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Song of Treason [Paperback]

Jeremy Duns
2.7 out of 5 stars  See all reviews (9 customer reviews)
RRP: 7.99
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Book Description

18 Aug 2011
May 1, 1969. Blackmailed into serving Moscow, double agent Paul Dark now finds himself a target for both exposure, and assassination. Desperate to escape his predicament, Dark gambles everything on one last throw of the dice, exposing his Soviet handler to the British. But before long, he finds he has no choice but to go on the run again, and the race is on to stop a deadly conspiracy that dates back to the early years of the Cold War. The second part of the Paul Dark trilogy, Song of Treason is another sweat-soaked Sixties-set spy thriller in the tradition of Len Deighton and Frederick Forsyth. Previously published in hardback and trade paperback under the title Free Country.

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Song of Treason + The Moscow Option + Free Agent
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Product details

  • Paperback: 352 pages
  • Publisher: Simon & Schuster Ltd (18 Aug 2011)
  • Language: English
  • ISBN-10: 1847394523
  • ISBN-13: 978-1847394521
  • Product Dimensions: 13.1 x 19.9 cm
  • Average Customer Review: 2.7 out of 5 stars  See all reviews (9 customer reviews)
  • Amazon Bestsellers Rank: 316,944 in Books (See Top 100 in Books)

More About the Author

Jeremy Duns is the author of the Paul Dark spy novels, published by Simon & Schuster. His first novel, Free Agent, was a Daily Telegraph Thriller of the Year 2009, and received praise from William Boyd, Eric Van Lustbader and David Morrell, while The Guardian wrote: 'Deep knowledge of espionage and classic spy novels informs this excellent debut'. The Times called the second book in the series, Song of Treason (originally published as Free Country), 'a masterly excursion back to the bad old days of the Cold War', while The Guardian said it was 'a treat for fans of traditional Len Deighton-style spy thrillers'. The third Dark novel, The Moscow Option, was published in 2012, and was followed in 2013 by Dead Drop, a non-fiction investigation of the MI6-CIA operation to run Colonel Oleg Penkovsky. Jeremy lives in the Åland Islands.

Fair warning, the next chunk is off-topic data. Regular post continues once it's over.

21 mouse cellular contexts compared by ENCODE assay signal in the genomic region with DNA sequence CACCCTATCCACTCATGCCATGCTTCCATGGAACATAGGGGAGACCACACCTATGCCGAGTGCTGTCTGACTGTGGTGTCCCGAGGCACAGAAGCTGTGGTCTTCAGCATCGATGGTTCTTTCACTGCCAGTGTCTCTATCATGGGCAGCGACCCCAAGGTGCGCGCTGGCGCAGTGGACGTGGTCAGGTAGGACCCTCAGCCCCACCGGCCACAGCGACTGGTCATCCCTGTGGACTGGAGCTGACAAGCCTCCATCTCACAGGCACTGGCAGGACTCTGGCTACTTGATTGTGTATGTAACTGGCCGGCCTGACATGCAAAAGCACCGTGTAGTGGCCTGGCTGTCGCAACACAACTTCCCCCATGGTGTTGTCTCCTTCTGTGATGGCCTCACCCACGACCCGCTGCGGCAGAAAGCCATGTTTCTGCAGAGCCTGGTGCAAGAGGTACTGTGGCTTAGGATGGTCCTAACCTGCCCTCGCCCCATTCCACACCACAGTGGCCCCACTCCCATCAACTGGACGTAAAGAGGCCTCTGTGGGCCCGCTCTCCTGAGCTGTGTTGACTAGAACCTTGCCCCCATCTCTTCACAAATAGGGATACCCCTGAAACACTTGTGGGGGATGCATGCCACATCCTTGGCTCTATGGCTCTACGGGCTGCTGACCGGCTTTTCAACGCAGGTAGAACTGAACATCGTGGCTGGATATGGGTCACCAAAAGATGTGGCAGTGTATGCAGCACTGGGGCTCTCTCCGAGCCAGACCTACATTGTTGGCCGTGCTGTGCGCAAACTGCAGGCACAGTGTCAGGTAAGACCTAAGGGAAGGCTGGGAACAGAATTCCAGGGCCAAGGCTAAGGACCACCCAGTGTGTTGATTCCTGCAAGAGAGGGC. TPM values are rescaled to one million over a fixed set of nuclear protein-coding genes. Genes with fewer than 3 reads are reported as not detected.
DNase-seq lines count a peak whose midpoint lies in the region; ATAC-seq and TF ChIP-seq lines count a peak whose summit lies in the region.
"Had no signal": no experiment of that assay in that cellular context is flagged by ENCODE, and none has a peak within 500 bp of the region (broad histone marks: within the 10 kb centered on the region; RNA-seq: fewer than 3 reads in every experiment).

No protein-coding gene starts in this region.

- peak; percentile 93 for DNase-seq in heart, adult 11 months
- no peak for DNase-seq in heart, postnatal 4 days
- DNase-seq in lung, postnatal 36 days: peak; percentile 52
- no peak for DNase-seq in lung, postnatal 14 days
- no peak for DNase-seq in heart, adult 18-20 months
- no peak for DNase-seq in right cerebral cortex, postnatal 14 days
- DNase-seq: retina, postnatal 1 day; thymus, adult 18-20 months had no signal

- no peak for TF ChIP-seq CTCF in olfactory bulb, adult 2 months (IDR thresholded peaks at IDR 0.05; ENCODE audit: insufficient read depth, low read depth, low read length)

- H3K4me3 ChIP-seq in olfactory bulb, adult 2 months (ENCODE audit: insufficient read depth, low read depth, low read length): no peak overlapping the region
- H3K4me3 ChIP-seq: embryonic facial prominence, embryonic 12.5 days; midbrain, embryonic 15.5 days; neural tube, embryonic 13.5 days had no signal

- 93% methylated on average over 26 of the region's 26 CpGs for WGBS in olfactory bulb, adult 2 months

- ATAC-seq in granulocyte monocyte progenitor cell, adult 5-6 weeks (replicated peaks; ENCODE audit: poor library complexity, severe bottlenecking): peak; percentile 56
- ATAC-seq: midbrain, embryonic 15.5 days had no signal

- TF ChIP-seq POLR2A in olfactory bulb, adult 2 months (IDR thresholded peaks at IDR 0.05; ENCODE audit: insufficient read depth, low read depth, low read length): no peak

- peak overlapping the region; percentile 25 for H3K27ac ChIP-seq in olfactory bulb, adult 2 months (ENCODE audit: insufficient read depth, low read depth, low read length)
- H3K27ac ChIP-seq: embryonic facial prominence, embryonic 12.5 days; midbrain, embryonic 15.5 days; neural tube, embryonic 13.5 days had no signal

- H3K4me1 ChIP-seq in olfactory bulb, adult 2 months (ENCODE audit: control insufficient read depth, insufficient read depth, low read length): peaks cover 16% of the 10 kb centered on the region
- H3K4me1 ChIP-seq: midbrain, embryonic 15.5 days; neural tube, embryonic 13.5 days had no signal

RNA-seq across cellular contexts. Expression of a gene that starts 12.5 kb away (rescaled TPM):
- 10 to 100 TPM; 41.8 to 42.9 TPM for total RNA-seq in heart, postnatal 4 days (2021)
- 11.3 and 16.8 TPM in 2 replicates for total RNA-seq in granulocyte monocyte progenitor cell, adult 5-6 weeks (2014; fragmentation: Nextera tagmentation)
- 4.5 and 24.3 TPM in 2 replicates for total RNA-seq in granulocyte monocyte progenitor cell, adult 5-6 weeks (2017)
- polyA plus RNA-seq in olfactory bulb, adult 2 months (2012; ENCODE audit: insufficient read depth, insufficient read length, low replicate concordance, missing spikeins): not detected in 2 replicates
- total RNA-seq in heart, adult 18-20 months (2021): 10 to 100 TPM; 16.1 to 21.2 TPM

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Product Description


`With its subtly deployed late-60s detail, Free Country is a treat for fans of traditional Len Deighton-style spy thrillers'

'A cleverly twisted tale of intrigue and deception, this is a masterly excursion back to the bad old days of the Cold War' --The Times

'An homage to the morally ambiguous Sixties thrillers of Le Carré and Deighton . . . nuanced to the hilt' --Telegraph

About the Author

Jeremy Duns is British born, but currently lives and works in Stockholm.

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Customer Reviews

Most Helpful Customer Reviews
1 of 1 people found the following review helpful
3.0 out of 5 stars Song of Treason 13 May 2013
Format:Paperback|Verified Purchase
This was just a run of the mill novel.I did read it all and it was about ok.The storyline was not greatand it will not be on my bookshelves.